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Re: LED Lights in a Workshop

Post by jscarmozza » Wed Feb 22, 2017 5:27 pm

Yes, I have just been retrofitting my existing fixtures, the tubes that I have been buying cost about $16.00 each. I also found that I don't need anymore than two tubes per fixture since the LEDs produce more light. Keep in mind that the light intensity will deteriorate with time, but it's a pretty long period of time. There is also a top and bottom to the tubes, you have to orient them in the fixture so the light shines out, but all that is pretty obvious when you get into it. You should also get stickers with the tubes to advise that the fixture has been altered.

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SteveHGraham
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Re: LED Lights in a Workshop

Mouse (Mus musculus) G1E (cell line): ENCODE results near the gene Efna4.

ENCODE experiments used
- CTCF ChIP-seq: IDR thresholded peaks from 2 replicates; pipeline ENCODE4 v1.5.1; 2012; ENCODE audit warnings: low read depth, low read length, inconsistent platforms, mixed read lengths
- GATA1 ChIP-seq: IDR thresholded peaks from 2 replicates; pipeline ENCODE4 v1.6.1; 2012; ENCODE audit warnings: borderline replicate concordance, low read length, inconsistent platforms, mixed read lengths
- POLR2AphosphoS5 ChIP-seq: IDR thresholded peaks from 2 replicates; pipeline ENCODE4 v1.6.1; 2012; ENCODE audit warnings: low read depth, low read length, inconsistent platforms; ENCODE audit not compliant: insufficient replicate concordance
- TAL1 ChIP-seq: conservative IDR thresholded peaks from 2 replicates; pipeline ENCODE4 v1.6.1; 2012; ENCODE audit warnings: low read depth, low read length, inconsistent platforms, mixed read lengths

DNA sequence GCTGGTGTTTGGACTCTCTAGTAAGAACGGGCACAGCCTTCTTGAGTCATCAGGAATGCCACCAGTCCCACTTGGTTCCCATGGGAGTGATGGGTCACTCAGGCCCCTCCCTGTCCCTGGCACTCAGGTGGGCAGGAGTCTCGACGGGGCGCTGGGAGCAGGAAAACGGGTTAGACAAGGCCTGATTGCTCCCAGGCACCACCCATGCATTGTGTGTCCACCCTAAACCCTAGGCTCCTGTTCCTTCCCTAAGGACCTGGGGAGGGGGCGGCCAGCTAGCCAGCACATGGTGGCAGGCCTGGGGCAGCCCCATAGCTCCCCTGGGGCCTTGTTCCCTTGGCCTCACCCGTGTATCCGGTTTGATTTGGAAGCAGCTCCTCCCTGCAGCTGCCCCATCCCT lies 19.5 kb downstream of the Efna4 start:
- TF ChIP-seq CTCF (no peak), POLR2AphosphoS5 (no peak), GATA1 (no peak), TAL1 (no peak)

Post by SteveHGraham » Wed Feb 22, 2017 6:30 pm

I put LED's in my garage a while back (late 2015). I had to go up and alter every fixture, bypassing the ballasts. It was a pain, but I only had to do it once.

I used to have bulbs crap out in a few months. Now I have lights that work every time I flip the switch, instantly. Not one has failed. I don't have to worry about bad ballasts. After around 16 months, the lights are much brighter than fluorescents, and the whole garage consumes a whopping 120 watts.

LED tubes are now down to under $10 each.

Someone tried to tell me I was going to have a hard time telling one color from another under LED light. Never happened. Best lighting decision I could have made. Before I got these things, I was working in dim light even when my fluorescents worked, and I had to get on the ladder several times a year to replace dead bulbs. Disposing of them was a chore, too. You will love LED tubes.
Every hard-fried egg began life sunny-side up.

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SteveHGraham
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Re: LED Lights in a Workshop

Post by SteveHGraham » Wed Feb 22, 2017 6:32 pm